The elastostatic problem of a Bernoulli-Euler functionally graded nanobeam is formulated by adopting stress-driven nonlocal elasticity theory, recently proposed by G. Romano and R. Barretta. According to this model, elastic bending curvature is got by convoluting bending moment interaction with an attenuation function. The stress-driven integral relation is equivalent to a differential problem with higher-order homogeneous constitutive boundary conditions, when the special bi-exponential kernel introduced by Helmholtz is considered. Simple solution procedures, based on integral and differential formulations, are illustrated in detail to establish the exact expressions of nonlocal transverse displacements of inflected nano-beams of technical interest. It is also shown that all the considered nano-beams have no solution if Eringen's strain-driven integral model is adopted. The solutions of the stress-driven integral method indicate that the stiffness of nanobeams increases at smaller scales due to size effects. Local solutions are obtained as limit of the nonlocal ones when the characteristic length tends to zero.

Exact solutions of inflected functionally graded nano-beams in integral elasticity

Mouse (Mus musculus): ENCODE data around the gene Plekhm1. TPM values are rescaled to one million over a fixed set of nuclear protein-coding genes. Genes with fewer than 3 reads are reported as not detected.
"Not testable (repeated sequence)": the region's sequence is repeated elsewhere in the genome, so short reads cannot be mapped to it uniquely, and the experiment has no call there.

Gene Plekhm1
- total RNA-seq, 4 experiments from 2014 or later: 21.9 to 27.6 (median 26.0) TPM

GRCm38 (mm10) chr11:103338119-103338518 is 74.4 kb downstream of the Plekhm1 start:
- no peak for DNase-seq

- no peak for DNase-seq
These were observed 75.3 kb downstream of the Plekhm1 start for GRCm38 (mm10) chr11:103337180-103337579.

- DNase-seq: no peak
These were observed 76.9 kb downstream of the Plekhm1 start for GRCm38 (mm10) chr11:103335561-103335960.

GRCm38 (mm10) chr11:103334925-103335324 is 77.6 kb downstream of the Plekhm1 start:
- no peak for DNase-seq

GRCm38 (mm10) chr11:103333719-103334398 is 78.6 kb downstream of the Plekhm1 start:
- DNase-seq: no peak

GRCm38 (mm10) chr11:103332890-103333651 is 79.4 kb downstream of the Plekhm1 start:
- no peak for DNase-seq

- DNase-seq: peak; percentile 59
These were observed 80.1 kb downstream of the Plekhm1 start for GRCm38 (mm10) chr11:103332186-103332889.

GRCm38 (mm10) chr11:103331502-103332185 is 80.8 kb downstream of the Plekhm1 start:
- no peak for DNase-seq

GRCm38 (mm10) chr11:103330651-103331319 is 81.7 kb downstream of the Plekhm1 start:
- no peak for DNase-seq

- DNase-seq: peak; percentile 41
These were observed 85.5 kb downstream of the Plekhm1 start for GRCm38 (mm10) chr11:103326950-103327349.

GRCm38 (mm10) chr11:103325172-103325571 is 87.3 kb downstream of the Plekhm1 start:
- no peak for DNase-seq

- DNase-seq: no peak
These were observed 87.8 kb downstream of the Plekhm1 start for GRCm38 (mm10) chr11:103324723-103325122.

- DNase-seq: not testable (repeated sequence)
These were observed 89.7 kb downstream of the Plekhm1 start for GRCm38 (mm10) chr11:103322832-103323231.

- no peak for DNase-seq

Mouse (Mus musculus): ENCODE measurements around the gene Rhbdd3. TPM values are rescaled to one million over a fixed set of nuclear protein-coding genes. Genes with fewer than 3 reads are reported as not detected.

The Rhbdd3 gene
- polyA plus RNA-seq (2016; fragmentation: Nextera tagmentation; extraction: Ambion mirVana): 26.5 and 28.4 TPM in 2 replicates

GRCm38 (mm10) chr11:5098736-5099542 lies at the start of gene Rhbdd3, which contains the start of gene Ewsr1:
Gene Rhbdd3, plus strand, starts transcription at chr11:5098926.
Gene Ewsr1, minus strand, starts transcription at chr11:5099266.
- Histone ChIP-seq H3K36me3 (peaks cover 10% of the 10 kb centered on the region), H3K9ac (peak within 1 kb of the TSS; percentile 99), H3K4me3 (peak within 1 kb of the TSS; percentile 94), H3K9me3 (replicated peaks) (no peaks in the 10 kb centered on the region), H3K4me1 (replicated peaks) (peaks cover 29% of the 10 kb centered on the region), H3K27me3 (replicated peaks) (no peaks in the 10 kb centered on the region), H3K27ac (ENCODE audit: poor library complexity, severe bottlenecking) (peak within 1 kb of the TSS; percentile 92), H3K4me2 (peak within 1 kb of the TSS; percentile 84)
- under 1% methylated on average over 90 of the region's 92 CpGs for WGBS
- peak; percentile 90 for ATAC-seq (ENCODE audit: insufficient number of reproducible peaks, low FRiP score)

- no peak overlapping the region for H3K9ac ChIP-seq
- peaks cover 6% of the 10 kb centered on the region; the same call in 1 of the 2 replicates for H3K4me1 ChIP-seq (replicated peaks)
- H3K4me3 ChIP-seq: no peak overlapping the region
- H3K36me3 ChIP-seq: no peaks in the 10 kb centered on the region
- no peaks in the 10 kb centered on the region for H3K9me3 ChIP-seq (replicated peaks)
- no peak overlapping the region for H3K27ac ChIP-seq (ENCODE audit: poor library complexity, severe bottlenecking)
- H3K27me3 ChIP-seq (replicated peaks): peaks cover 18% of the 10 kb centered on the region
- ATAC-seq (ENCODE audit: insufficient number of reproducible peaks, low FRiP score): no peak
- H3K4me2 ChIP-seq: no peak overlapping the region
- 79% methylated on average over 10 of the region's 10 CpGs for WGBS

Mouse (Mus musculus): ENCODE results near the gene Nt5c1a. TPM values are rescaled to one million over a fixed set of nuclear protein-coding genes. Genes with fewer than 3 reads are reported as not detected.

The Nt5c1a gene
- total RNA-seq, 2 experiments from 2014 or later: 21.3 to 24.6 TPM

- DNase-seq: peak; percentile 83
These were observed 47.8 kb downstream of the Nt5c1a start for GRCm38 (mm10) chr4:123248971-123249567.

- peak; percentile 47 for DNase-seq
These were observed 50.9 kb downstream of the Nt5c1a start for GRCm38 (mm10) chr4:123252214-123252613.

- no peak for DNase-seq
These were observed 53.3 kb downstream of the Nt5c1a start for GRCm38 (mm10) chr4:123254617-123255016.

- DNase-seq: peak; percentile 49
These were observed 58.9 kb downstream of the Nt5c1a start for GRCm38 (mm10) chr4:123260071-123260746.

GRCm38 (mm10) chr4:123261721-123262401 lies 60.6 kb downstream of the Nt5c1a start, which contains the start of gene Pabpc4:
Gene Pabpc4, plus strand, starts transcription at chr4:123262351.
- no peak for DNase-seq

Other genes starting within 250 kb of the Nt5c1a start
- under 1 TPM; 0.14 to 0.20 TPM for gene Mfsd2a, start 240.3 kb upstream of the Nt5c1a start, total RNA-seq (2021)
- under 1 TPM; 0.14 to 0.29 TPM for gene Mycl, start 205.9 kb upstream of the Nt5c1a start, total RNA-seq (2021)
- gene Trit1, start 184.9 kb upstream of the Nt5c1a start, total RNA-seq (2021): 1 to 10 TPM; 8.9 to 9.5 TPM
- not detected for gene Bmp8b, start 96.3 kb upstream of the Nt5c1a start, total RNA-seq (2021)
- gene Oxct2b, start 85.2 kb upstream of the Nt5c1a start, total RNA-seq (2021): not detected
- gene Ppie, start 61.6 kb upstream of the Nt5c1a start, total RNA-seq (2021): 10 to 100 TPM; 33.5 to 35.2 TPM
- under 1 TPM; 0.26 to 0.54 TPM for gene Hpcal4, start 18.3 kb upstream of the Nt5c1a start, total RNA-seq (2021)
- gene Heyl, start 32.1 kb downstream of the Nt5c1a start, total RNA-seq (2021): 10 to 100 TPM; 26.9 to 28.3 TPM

Feo, Luciano;Penna, Rosa
2018-01-01

Abstract

The elastostatic problem of a Bernoulli-Euler functionally graded nanobeam is formulated by adopting stress-driven nonlocal elasticity theory, recently proposed by G. Romano and R. Barretta. According to this model, elastic bending curvature is got by convoluting bending moment interaction with an attenuation function. The stress-driven integral relation is equivalent to a differential problem with higher-order homogeneous constitutive boundary conditions, when the special bi-exponential kernel introduced by Helmholtz is considered. Simple solution procedures, based on integral and differential formulations, are illustrated in detail to establish the exact expressions of nonlocal transverse displacements of inflected nano-beams of technical interest. It is also shown that all the considered nano-beams have no solution if Eringen's strain-driven integral model is adopted. The solutions of the stress-driven integral method indicate that the stiffness of nanobeams increases at smaller scales due to size effects. Local solutions are obtained as limit of the nonlocal ones when the characteristic length tends to zero.
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Utilizza questo identificativo per citare o creare un link a questo documento: https://hdl.handle.net/11386/4706503
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